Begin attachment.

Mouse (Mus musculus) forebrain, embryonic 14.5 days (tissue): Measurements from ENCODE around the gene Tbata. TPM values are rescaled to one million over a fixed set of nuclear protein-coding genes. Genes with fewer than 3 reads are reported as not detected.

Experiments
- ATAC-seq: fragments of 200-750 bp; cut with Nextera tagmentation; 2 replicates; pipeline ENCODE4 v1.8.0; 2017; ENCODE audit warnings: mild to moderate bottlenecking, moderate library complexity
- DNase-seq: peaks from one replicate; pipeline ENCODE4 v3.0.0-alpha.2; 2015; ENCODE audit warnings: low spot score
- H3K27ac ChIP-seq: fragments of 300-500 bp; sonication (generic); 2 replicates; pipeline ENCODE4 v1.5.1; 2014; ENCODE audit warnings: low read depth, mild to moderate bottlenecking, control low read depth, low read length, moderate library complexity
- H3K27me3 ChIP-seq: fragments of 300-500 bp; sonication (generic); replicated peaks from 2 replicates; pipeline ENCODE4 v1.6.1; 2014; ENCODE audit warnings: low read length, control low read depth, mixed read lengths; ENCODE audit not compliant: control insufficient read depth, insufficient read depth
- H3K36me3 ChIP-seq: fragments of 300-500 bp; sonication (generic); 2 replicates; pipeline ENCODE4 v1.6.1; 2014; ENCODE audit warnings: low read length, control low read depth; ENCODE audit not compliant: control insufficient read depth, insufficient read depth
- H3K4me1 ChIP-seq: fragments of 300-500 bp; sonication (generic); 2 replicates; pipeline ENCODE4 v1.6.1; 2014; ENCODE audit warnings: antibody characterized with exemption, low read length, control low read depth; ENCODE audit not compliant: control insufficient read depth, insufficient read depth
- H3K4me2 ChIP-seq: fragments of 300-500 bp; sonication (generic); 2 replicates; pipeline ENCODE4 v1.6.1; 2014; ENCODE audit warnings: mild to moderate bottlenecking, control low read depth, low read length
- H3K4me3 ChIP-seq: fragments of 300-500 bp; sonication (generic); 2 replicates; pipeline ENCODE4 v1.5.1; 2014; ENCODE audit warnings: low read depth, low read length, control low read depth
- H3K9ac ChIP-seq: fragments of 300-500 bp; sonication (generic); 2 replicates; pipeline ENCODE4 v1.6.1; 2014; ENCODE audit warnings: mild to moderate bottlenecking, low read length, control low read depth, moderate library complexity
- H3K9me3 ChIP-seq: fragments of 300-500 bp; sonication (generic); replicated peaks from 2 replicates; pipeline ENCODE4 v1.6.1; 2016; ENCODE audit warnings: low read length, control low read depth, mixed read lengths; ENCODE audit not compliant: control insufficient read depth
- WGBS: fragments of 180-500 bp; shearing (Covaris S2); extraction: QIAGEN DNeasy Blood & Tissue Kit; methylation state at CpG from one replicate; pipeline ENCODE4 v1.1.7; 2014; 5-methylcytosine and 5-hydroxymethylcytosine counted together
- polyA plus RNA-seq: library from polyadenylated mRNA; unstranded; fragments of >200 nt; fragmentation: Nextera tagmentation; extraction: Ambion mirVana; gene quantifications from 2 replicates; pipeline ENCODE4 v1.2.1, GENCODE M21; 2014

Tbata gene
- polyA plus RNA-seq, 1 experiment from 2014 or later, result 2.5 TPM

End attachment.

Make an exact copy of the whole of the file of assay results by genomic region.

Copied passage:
Mouse (Mus musculus) forebrain, embryonic 14.5 days (tissue): Measurements from ENCODE around the gene Tbata. TPM values are rescaled to one million over a fixed set of nuclear protein-coding genes. Genes with fewer than 3 reads are reported as not detected.

Experiments
- ATAC-seq: fragments of 200-750 bp; cut with Nextera tagmentation; 2 replicates; pipeline ENCODE4 v1.8.0; 2017; ENCODE audit warnings: mild to moderate bottlenecking, moderate library complexity
- DNase-seq: peaks from one replicate; pipeline ENCODE4 v3.0.0-alpha.2; 2015; ENCODE audit warnings: low spot score
- H3K27ac ChIP-seq: fragments of 300-500 bp; sonication (generic); 2 replicates; pipeline ENCODE4 v1.5.1; 2014; ENCODE audit warnings: low read depth, mild to moderate bottlenecking, control low read depth, low read length, moderate library complexity
- H3K27me3 ChIP-seq: fragments of 300-500 bp; sonication (generic); replicated peaks from 2 replicates; pipeline ENCODE4 v1.6.1; 2014; ENCODE audit warnings: low read length, control low read depth, mixed read lengths; ENCODE audit not compliant: control insufficient read depth, insufficient read depth
- H3K36me3 ChIP-seq: fragments of 300-500 bp; sonication (generic); 2 replicates; pipeline ENCODE4 v1.6.1; 2014; ENCODE audit warnings: low read length, control low read depth; ENCODE audit not compliant: control insufficient read depth, insufficient read depth
- H3K4me1 ChIP-seq: fragments of 300-500 bp; sonication (generic); 2 replicates; pipeline ENCODE4 v1.6.1; 2014; ENCODE audit warnings: antibody characterized with exemption, low read length, control low read depth; ENCODE audit not compliant: control insufficient read depth, insufficient read depth
- H3K4me2 ChIP-seq: fragments of 300-500 bp; sonication (generic); 2 replicates; pipeline ENCODE4 v1.6.1; 2014; ENCODE audit warnings: mild to moderate bottlenecking, control low read depth, low read length
- H3K4me3 ChIP-seq: fragments of 300-500 bp; sonication (generic); 2 replicates; pipeline ENCODE4 v1.5.1; 2014; ENCODE audit warnings: low read depth, low read length, control low read depth
- H3K9ac ChIP-seq: fragments of 300-500 bp; sonication (generic); 2 replicates; pipeline ENCODE4 v1.6.1; 2014; ENCODE audit warnings: mild to moderate bottlenecking, low read length, control low read depth, moderate library complexity
- H3K9me3 ChIP-seq: fragments of 300-500 bp; sonication (generic); replicated peaks from 2 replicates; pipeline ENCODE4 v1.6.1; 2016; ENCODE audit warnings: low read length, control low read depth, mixed read lengths; ENCODE audit not compliant: control insufficient read depth
- WGBS: fragments of 180-500 bp; shearing (Covaris S2); extraction: QIAGEN DNeasy Blood & Tissue Kit; methylation state at CpG from one replicate; pipeline ENCODE4 v1.1.7; 2014; 5-methylcytosine and 5-hydroxymethylcytosine counted together
- polyA plus RNA-seq: library from polyadenylated mRNA; unstranded; fragments of >200 nt; fragmentation: Nextera tagmentation; extraction: Ambion mirVana; gene quantifications from 2 replicates; pipeline ENCODE4 v1.2.1, GENCODE M21; 2014

Tbata gene
- polyA plus RNA-seq, 1 experiment from 2014 or later, result 2.5 TPM